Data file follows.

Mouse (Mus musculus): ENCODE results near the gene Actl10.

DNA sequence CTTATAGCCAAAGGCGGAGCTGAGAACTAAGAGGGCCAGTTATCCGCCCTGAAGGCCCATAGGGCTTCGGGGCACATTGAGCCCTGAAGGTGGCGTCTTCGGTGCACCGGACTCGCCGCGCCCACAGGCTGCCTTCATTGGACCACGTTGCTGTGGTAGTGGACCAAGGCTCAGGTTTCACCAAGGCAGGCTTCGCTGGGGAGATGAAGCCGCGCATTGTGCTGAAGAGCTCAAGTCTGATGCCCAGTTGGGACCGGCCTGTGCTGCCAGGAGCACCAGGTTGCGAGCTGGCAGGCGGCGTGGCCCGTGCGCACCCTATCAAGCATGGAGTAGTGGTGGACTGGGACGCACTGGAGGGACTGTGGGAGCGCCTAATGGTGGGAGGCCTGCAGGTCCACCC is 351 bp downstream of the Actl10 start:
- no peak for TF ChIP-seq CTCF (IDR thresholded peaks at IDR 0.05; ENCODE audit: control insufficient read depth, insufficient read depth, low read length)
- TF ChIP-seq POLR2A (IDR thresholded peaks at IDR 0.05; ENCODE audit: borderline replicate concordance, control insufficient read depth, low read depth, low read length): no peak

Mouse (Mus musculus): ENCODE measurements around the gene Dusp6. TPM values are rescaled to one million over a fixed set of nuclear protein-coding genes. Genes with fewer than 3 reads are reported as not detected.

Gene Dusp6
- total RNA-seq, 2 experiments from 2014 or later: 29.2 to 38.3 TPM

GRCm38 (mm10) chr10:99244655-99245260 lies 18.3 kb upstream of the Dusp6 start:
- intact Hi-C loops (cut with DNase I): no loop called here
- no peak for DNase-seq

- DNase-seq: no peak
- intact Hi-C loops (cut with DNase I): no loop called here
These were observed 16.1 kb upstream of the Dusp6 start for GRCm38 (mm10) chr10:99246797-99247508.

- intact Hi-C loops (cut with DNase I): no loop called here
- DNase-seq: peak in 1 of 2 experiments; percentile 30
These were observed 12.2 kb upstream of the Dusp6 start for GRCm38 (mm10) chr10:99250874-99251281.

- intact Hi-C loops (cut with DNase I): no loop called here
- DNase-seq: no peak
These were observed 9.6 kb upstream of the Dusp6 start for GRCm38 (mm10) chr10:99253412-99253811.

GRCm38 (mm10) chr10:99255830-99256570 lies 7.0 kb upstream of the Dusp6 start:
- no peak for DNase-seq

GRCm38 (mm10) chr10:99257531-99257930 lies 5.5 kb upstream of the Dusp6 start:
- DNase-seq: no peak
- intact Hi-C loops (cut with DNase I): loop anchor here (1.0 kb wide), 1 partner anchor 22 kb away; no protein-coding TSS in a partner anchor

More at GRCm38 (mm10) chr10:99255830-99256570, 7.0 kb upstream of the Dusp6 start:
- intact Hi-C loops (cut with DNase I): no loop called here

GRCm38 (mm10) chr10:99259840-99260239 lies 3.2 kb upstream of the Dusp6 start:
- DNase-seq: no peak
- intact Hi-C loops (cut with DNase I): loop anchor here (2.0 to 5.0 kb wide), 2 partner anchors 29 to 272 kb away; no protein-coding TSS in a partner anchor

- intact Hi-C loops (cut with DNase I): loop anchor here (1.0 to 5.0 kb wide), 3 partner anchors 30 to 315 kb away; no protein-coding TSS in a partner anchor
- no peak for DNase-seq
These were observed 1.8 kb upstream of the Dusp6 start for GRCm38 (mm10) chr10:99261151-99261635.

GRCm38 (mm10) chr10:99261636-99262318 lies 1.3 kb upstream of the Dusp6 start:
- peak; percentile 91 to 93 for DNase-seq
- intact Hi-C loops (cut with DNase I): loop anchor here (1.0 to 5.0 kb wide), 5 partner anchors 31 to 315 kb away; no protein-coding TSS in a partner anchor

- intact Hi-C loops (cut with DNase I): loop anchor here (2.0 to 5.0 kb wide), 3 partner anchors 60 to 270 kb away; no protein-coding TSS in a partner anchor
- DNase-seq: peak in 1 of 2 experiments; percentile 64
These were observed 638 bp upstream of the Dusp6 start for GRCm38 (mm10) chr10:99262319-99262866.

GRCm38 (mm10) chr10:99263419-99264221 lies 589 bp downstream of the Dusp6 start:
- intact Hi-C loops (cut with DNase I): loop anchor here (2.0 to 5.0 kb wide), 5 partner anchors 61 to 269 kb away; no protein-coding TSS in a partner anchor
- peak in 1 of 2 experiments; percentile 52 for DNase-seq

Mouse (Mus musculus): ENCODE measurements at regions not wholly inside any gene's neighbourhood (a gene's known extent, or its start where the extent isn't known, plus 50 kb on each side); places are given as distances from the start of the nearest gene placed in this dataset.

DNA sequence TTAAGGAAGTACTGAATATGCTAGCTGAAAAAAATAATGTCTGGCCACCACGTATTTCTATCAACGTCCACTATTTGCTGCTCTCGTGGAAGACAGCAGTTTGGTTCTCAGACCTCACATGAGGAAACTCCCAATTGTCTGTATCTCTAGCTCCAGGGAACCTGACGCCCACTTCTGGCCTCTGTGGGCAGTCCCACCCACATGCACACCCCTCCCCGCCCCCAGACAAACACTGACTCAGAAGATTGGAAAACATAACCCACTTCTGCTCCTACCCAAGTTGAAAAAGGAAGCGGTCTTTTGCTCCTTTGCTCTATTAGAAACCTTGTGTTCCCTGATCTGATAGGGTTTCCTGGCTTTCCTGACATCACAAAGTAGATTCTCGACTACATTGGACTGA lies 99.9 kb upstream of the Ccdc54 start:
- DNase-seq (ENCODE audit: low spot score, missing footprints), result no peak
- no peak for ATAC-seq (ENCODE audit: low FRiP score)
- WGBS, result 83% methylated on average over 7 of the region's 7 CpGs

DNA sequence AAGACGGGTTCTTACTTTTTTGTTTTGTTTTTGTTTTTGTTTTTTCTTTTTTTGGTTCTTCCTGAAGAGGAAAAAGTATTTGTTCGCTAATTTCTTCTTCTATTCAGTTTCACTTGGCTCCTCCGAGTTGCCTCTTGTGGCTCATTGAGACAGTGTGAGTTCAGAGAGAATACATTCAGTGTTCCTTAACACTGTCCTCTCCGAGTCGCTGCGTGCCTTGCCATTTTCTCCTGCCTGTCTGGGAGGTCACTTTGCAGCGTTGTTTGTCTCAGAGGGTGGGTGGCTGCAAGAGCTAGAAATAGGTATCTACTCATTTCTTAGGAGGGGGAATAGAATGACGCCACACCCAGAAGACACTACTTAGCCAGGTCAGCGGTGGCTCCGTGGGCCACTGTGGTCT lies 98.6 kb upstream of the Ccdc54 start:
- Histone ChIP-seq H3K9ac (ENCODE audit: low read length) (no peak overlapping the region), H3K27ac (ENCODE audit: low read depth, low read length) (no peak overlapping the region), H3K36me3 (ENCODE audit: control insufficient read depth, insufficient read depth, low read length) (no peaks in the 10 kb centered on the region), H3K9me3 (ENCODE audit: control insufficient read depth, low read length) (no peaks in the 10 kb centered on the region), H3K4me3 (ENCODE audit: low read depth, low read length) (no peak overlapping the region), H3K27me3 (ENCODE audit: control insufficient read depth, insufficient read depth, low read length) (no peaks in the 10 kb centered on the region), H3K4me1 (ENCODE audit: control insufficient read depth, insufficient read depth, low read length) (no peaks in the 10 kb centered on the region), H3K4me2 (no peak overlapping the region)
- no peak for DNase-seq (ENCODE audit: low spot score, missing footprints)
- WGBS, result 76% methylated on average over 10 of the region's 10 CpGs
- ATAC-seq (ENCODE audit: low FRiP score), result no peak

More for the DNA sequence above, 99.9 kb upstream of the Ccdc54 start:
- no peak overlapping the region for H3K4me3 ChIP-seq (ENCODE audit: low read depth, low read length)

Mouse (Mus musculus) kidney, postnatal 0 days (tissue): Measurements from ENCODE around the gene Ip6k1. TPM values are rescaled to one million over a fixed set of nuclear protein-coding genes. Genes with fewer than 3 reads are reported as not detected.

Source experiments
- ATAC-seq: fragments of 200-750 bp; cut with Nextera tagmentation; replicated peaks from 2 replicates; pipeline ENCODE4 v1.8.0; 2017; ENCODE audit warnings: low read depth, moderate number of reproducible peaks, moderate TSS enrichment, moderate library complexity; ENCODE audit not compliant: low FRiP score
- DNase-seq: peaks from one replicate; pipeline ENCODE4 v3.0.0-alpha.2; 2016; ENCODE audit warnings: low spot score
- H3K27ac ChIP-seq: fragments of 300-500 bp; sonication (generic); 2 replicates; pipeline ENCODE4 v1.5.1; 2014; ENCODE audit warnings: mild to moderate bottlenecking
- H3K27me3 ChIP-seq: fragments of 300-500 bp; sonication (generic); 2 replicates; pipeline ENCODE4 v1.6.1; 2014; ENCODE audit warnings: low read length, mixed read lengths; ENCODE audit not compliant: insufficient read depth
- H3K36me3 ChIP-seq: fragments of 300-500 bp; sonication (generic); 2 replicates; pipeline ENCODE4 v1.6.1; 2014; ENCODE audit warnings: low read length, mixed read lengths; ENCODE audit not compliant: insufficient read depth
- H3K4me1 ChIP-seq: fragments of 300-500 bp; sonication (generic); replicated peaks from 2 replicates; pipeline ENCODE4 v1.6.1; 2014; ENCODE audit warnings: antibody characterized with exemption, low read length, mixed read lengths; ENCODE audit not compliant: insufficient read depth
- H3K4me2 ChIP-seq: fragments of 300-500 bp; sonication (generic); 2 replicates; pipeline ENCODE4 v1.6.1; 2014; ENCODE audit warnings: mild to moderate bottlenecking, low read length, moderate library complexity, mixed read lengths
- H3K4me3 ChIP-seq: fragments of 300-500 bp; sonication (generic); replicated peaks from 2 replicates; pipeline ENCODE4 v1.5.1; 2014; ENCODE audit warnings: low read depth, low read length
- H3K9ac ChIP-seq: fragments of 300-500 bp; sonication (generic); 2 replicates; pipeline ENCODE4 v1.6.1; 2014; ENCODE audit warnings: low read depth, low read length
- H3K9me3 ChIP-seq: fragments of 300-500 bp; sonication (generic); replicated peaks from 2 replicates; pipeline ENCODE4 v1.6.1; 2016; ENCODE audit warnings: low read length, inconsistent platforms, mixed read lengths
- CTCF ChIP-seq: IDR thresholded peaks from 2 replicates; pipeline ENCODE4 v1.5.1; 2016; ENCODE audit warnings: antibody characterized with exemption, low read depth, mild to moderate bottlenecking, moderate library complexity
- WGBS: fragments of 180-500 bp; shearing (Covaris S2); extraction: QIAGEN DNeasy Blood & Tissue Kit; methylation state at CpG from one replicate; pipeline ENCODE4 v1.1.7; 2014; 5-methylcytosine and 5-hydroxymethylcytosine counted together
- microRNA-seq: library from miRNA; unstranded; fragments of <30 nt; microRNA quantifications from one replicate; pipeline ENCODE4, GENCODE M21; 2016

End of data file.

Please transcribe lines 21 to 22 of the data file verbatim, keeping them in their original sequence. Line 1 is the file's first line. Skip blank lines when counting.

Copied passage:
- no peak for DNase-seq

GRCm38 (mm10) chr10:99257531-99257930 lies 5.5 kb upstream of the Dusp6 start: